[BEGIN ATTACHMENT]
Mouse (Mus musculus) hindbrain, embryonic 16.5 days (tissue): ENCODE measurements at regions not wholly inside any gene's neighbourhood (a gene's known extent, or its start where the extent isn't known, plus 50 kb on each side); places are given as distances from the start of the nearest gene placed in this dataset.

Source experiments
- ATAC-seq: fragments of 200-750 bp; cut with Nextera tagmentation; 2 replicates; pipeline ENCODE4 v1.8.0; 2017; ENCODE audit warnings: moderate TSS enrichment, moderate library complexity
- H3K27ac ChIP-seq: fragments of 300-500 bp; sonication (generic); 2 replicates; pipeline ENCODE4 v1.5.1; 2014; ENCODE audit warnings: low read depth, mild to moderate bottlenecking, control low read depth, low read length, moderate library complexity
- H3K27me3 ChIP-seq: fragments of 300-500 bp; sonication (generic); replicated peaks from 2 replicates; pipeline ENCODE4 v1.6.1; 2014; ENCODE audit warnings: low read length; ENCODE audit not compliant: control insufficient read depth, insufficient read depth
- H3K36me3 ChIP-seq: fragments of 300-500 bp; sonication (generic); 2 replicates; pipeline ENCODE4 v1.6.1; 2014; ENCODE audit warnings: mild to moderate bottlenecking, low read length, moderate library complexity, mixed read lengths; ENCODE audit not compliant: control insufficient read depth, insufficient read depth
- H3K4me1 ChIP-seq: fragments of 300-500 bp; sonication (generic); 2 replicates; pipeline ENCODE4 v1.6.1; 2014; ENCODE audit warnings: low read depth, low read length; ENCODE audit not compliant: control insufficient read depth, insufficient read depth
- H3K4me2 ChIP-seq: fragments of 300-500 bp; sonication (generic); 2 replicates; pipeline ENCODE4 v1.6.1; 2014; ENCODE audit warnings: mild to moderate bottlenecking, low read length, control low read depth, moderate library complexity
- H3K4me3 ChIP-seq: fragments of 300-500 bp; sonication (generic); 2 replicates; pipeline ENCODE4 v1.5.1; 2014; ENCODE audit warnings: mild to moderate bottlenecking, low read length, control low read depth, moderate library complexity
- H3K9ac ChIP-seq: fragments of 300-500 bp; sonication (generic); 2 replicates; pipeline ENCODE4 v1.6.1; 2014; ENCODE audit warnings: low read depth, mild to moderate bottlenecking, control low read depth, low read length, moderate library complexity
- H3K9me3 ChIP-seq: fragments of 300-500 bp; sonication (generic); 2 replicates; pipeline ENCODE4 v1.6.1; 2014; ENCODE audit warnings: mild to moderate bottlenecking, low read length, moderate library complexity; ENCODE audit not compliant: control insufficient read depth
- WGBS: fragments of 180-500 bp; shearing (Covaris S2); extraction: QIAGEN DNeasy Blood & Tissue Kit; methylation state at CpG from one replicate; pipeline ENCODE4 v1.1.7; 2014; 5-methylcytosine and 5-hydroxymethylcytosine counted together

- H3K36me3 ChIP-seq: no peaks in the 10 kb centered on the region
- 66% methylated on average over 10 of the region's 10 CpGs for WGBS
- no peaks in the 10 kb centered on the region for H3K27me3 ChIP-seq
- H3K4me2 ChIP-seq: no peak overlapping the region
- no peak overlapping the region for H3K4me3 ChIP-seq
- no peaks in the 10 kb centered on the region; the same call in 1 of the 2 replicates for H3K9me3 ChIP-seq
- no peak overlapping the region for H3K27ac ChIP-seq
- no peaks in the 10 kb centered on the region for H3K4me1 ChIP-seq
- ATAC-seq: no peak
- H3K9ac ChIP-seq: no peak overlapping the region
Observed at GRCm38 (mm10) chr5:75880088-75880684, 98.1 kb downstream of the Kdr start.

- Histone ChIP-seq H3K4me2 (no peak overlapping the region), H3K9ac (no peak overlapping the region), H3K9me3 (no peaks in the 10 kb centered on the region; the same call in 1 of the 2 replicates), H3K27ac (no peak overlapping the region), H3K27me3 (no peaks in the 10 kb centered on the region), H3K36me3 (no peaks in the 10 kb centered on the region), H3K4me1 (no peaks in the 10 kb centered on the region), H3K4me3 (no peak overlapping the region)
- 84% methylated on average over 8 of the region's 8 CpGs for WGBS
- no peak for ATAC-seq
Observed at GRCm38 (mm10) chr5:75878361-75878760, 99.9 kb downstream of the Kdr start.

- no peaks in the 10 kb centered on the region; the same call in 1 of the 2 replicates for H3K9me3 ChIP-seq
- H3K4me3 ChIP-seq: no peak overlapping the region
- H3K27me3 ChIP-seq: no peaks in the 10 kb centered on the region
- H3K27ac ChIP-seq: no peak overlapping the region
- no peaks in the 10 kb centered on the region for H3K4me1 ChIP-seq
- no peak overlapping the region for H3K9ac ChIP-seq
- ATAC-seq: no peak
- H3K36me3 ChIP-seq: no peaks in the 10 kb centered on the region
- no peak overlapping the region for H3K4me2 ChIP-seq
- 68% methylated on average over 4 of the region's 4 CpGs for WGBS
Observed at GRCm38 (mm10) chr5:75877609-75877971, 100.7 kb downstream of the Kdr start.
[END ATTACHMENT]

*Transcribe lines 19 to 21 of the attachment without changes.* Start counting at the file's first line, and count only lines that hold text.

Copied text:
- no peak overlapping the region for H3K27ac ChIP-seq
- no peaks in the 10 kb centered on the region for H3K4me1 ChIP-seq
- ATAC-seq: no peak